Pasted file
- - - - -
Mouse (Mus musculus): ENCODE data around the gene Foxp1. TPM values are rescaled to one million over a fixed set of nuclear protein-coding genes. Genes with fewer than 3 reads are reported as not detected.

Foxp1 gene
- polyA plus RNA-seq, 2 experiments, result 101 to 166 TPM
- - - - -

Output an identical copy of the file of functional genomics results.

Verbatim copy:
Mouse (Mus musculus): ENCODE data around the gene Foxp1. TPM values are rescaled to one million over a fixed set of nuclear protein-coding genes. Genes with fewer than 3 reads are reported as not detected.

Foxp1 gene
- polyA plus RNA-seq, 2 experiments, result 101 to 166 TPM